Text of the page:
Prof. Bogart tries new math teaching style

by Karla Kingsley | 11/5/01 6:00am

Fall term is half over, and it's almost time to register for winter classes already. Students signing up for Math 28, Introduction to Combinatorics, are in for a surprise.

Professor Kenneth Bogart has developed a new method of teaching the curricula, and these students will be the first to use it in this course. The class will differ from traditional math classes because in place of a lecture situation, students will learn material by working through problems.

Bogart developed a series of problems that the students will work through, combined with a small amount of prose, for explanation.

"[In this course] the problems lead through the material, and students are led to discover on their own," Bogart explained.

One goal of the method is for students to actually "get it" and learn the material instead of just plugging in numbers and not understanding.

The course is composed of 200 problems, written by Bogart, but not all are necessarily used. Bogart says that students have a lot freedom in the course.

"The only instruction will be the questions ... students control how the course operates," he said.

As untraditional as it is, the new course will still have the dreaded exams. "We still need to measure how much is being learned," Bogart stated.

According to many students on campus, math can be hard to follow or just plain boring. Bogart's method also addresses this problem.

"When I lecture, [in traditional classes] there are always students who can't follow and always some that are bored. It is hard to concentrate on listening for more than 10 or 15 minutes," Bogart said. The problems of the new method allow students to interact, working in groups, and learn at their own pace.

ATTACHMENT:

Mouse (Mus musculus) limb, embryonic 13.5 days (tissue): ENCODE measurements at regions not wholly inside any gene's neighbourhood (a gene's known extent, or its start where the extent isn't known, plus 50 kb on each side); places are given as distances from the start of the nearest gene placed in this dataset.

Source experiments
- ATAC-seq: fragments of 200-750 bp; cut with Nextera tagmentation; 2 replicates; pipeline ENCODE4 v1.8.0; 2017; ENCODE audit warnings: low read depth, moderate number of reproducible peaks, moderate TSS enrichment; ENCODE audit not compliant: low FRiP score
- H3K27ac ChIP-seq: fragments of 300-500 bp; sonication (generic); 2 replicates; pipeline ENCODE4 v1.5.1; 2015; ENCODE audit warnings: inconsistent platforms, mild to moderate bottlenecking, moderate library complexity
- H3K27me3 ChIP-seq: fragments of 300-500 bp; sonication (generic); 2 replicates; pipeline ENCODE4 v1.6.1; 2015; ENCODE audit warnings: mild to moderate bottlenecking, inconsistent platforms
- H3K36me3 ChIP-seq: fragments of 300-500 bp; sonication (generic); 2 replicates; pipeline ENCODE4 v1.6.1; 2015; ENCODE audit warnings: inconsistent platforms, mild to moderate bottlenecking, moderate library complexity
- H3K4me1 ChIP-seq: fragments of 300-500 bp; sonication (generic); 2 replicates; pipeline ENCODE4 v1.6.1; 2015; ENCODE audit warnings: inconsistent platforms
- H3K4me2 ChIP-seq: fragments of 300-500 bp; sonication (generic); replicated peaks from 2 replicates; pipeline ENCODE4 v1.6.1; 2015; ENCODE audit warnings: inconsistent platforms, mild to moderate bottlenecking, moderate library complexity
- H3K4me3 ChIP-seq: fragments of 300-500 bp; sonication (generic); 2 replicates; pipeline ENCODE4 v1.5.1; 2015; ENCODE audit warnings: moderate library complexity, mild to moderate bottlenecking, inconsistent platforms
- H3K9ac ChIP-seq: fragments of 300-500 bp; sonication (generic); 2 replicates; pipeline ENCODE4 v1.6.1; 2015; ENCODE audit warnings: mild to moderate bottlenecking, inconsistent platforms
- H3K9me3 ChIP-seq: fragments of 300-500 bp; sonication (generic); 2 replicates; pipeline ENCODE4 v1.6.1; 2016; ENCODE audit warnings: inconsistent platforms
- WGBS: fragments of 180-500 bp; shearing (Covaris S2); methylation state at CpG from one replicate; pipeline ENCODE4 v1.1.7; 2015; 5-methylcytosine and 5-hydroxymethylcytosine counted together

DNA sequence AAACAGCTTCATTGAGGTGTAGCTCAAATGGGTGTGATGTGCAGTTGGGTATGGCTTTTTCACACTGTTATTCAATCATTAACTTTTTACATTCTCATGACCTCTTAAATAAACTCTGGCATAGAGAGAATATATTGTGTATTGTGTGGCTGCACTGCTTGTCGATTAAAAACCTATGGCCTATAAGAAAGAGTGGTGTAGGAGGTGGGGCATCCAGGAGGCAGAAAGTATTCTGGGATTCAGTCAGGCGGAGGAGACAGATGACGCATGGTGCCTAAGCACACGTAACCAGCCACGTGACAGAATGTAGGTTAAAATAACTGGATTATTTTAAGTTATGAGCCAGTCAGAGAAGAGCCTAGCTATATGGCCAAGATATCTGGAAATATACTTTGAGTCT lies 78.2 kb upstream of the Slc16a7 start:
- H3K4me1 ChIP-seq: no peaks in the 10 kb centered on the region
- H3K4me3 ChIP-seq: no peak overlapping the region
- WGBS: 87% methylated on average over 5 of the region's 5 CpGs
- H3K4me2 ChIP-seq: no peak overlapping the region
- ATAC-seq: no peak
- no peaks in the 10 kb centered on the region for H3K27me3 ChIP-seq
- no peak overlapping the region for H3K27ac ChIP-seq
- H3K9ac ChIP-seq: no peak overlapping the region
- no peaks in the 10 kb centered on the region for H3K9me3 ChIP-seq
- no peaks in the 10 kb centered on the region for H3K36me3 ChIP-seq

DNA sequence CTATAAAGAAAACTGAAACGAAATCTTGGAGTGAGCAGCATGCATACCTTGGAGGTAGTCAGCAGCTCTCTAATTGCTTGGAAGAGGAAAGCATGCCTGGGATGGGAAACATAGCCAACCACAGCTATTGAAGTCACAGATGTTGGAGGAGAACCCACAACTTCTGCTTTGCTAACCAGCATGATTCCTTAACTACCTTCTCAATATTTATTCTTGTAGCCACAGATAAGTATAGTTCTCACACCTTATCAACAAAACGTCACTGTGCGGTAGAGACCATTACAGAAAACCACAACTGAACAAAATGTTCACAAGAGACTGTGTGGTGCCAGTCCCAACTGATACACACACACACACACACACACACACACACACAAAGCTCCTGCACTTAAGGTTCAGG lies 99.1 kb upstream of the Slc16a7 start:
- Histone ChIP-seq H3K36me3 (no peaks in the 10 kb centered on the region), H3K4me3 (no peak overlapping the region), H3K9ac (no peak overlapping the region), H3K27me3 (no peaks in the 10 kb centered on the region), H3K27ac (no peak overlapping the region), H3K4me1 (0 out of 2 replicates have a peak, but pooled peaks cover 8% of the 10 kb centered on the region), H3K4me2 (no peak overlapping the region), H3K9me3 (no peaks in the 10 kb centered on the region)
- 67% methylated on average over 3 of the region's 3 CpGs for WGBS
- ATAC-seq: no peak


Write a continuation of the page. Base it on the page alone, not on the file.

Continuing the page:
Bogart has received a grant from the National Science Foundation for development and testing of materials at Dartmouth and seven other schools across the country, including Wesleyan University, Marietta College in Ohio, and Illinois Institute of Technology.

"The specific schools were selected with the goal of observing a broad cross section of all kinds of colleges and universities," Bogart said, pointing out the differences between Marietta, a small, regional, liberal arts school, and University of Minnesota, a large, public, state school.

Starting next semester, students at these other schools will be taught using Bogart's method and will be compared to students in other more traditional math courses.

Bogart said there are plans in the future to devise a course for "future high school teachers, to give better understanding of the material."